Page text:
The Jewish Augsburg Collection

January 20, 2010

It is an accepted and stable opinion that from the long history of Jews in Augsburg only few traces are left, for example antique oil lamps, remains or let’s say fragments of medieval tombstones, long ago renamed old streets and places, already overbuilt former synagogues or cemetery plots, crumbling grave marker inscriptions at neglected graveyards, numbers of so called ritual objects elaborate, but unused, locked up in glass cases of different museums, entries in old age and middle age tax payer lists as well as the knowledge in what house and street which doctor or lawyer lived, that the half of their families were murdered and the other half fortunately emigrated. Especially the latter allows many a kind of reference to the essence of Judaism. All of this in Augsburg is not different from other places in Germany or Central Europe. Now and then there are changing exhibitions to explain basic knowledge at the level of paperback books, some sad and somber classic concerts, temporally brightened by jolly Klezmer concerts, frequently presented by Gentiles, who for what reason ever believe that this kind of Southeast European wedding music would have ever been a domestic one in Swabia.

Be that as it may, Judaism first and foremost means a life in accordance with the laws and regulations of Talmud and Torah, no more and no less. Everything else that makes under different circumstances Jews, Jewry and Judaism derives from that very source. If we remember and reflect on this fact, we can conclude that the record of the Augsburg Jewry in this respect is a very rich one. Some of the most powerful and influential medieval rabbis of Europe lived and worked in the city. Many of their written work was delivered to posterity: these include hundreds of responses by the Maharam, the influential Book of customs by the Maharil, textbooks like the Question & Answers by the Mahariv, an Augsburg Passover haggadah and an Augsburg prayer book from the 1530s, and so on up to the hilariously good reading of Isaac ben Menachem Etthausen from Pfersee, the Pfersee Talmud script which is regarded as the oldest surviving handwriting in the world or the countless learned articles by the renowned specialist in Middle Eastern and oriental studies and librarian Samuel Landauer (1846-1937), who was the first who translated some of Saadia Gaon’s Arabic works. Most of the treasures of the Augsburg Jewry today are completely unknown although other than crumbling stones many of it still remains intact and preserved.

Our focus therefore will be to introduce, translate and publish this rich heritage of Augsburg and Swabian Jews in the future: The written legacy of the Augsburg Jewry.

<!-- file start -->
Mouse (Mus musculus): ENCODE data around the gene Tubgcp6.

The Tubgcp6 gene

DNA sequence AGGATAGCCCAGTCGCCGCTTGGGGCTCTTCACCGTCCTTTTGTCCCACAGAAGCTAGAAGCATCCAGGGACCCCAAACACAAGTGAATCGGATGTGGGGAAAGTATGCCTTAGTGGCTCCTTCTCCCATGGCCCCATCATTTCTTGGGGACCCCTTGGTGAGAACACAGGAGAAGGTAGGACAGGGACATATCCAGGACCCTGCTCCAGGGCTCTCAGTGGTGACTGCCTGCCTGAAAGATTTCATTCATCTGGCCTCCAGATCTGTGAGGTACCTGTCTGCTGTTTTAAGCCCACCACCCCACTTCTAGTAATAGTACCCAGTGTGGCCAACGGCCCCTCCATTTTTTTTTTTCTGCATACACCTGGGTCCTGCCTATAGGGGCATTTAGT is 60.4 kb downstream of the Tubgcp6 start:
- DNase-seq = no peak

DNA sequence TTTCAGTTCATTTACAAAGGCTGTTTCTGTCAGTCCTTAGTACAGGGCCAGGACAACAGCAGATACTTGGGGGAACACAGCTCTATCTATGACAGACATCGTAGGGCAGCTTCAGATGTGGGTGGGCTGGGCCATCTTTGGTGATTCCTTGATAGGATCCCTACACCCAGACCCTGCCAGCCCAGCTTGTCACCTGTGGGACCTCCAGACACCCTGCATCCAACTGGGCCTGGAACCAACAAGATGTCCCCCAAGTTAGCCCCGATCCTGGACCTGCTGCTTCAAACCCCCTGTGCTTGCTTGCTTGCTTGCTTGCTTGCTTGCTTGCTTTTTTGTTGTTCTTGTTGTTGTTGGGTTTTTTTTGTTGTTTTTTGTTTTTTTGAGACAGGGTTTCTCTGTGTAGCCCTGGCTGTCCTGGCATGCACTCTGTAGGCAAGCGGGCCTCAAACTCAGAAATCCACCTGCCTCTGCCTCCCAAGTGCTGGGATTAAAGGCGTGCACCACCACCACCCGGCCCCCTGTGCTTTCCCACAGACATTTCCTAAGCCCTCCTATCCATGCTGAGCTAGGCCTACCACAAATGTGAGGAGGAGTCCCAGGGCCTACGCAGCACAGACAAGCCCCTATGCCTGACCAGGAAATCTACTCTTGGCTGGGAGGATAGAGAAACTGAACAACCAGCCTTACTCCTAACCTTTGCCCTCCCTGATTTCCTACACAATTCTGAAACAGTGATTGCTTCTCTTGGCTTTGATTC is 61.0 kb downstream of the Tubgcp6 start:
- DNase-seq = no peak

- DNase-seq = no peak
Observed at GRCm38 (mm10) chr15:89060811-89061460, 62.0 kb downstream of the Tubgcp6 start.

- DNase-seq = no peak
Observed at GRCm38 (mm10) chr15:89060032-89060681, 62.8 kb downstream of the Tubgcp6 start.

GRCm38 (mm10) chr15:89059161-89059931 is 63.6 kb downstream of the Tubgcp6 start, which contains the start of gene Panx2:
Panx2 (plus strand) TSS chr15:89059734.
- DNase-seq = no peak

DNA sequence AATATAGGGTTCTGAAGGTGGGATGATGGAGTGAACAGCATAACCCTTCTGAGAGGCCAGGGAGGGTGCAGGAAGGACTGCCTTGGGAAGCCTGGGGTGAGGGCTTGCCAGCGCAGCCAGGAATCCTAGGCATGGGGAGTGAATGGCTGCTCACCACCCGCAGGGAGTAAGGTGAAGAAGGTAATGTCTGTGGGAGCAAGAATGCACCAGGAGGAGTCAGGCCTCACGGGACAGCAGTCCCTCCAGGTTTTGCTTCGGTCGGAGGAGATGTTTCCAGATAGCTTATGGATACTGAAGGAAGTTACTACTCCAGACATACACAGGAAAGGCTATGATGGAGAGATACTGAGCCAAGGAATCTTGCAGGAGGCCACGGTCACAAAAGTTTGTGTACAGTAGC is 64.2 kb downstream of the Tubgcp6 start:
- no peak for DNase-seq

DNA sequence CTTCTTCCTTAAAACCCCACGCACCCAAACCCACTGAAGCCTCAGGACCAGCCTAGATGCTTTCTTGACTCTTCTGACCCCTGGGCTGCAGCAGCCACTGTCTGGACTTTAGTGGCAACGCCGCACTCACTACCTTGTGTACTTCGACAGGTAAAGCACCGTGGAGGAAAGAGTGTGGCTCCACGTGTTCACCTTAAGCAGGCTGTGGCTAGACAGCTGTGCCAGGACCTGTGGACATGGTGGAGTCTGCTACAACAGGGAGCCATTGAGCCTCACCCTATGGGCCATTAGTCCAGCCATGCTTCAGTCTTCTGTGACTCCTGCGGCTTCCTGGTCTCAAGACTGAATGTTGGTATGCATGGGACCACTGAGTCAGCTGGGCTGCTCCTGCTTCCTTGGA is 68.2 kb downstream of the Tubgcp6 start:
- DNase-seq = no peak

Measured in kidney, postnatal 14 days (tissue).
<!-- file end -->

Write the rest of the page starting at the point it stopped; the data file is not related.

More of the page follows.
Rabbiner von Augsburg: der Maharil

July 14, 2009

Rabbi Jakob ben Mosche Ha-Levi wurde 1365 geboren und war in Mainz Schüler seines Vaters Rabbi Mosche Molin, der in zumindest in der Zeit zwischen 1364 und 1368 Rabbiner in Augsburg war und dort in den städtischen Steuerlisten als “Meister Molin” verzeichnet ist. Es ist deshalb plausibel anzunehmen, dass sein Sohn nicht wie allgemein vermutet in Mainz, sondern in Augsburg geboren wurde. Rabbi Jakob lernte auch bei Rabbi Schalom ben Jitzchak in Wien Neustadt und war selbst in den Jahren 1412-1414 wie bereits sein Vater als Rabbiner in Augsburg, wo er als “Rabbi Jakob” verzeichnet ist.

Bekannt ist er unter dem Akronym maharil, was abgekürzt steht für “morenu haraw raw jakow levi” (unser Lehrer der verehrte Rabbiner Jakob Levi”) und für sein Hauptwerk “Sefer Minhagim” (Buch der Bräuche), das gelegentlich nach ihm auch “Sefer ha Maharil” genannt wurde, welches eine wesentliche und oft zitierte Grundlage für den Kommentar “HaMapa” von Mosche Isserles zum “Schulchan Aruch” des Josef Caro bildete. Der Maharil gilt als einer der herausragendsten jüdischen Gelehrten des ausgehenden Mittelalters und wurde auch als Chazan (Vorsänger) berühmt. Eine Anzahl heute noch gebräuchlicher Melodien aus dem Gottesdienst geht auf ihn zurück. Allgemein volkstümlich geworden ist sein Beharren, die bestehenden Ordnungen in Mainz unverändert zu lassen: “Mainz bleibt Mainz“.

Der bedeutendste der zahlreichen Schüler des Maharil war Rabbi Jakob ben Jehuda Weil (MaHaRiW), der ihm nachfolgte und Augsburgs letzter bedeutender Rabbiner war.

Rabbi Mosche ben Jakow Ha-Levi Molin, der MaHaRIL

Rabbi Mosche ben Jakow Ha-Levi Molin, der MaHaRIL


Rabbi Moshe ben Jacob Ha-Levi was born in 1365, and was a student of his father Rabbi Moshe Molin in Mainz (Mayence), who at least between 1364 to 1368 was rabbi in Augsburg where he is listed in the municipal tax book as a “Meister Molin”. It therefore is plausible to assume that his son was not born in Mainz, as commonly assumed, but rather in Augsburg. Rabbi Jacob also learned with Rabbi Shalom ben Yitzchak in Vienna Neustadt. In the years 1412-1414 as his father he was Rabbi of Augsburg, where he is noticed as “Rabbi Jacob” in the tax payer list.  
He is known by the acronym MaHaRIL, which is abbreviated for “raw morenu haraw Yakov levi” (our dear teacher Rabbi Jacob Levi) and his main work “Sefer Minhagim” (Book of Customs), which is occasionally referred to him as “Sefer ha Maharil”, which is an essential and often-cited basis for the comment “HaMapa” by Moshe Isserles to the “Shulchan Aruch” of Joseph Caro. The Maharil is regarded as one of the greatest Jewish scholars of the late Middle Ages and also was considered as a famous Chazan (precentor). A number of still common melodies go back to him.

The most important of the many disciples of the Maharil was Rabbi Jacob ben Yehuda Weil (MaHaRiW), who himself follow him to be the last significant rabbi of Augsburg.